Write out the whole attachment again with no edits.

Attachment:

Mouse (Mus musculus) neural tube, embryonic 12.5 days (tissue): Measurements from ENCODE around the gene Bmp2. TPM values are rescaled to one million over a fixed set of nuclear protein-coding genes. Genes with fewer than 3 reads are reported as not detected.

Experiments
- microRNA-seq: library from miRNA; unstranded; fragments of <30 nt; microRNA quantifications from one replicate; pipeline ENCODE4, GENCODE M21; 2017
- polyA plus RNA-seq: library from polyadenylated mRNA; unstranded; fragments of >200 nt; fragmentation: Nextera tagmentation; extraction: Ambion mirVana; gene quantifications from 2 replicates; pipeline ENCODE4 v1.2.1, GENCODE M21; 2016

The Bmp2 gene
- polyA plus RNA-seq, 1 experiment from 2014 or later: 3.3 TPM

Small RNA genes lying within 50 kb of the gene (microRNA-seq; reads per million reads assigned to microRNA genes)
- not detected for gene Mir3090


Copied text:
Mouse (Mus musculus) neural tube, embryonic 12.5 days (tissue): Measurements from ENCODE around the gene Bmp2. TPM values are rescaled to one million over a fixed set of nuclear protein-coding genes. Genes with fewer than 3 reads are reported as not detected.

Experiments
- microRNA-seq: library from miRNA; unstranded; fragments of <30 nt; microRNA quantifications from one replicate; pipeline ENCODE4, GENCODE M21; 2017
- polyA plus RNA-seq: library from polyadenylated mRNA; unstranded; fragments of >200 nt; fragmentation: Nextera tagmentation; extraction: Ambion mirVana; gene quantifications from 2 replicates; pipeline ENCODE4 v1.2.1, GENCODE M21; 2016

The Bmp2 gene
- polyA plus RNA-seq, 1 experiment from 2014 or later: 3.3 TPM

Small RNA genes lying within 50 kb of the gene (microRNA-seq; reads per million reads assigned to microRNA genes)
- not detected for gene Mir3090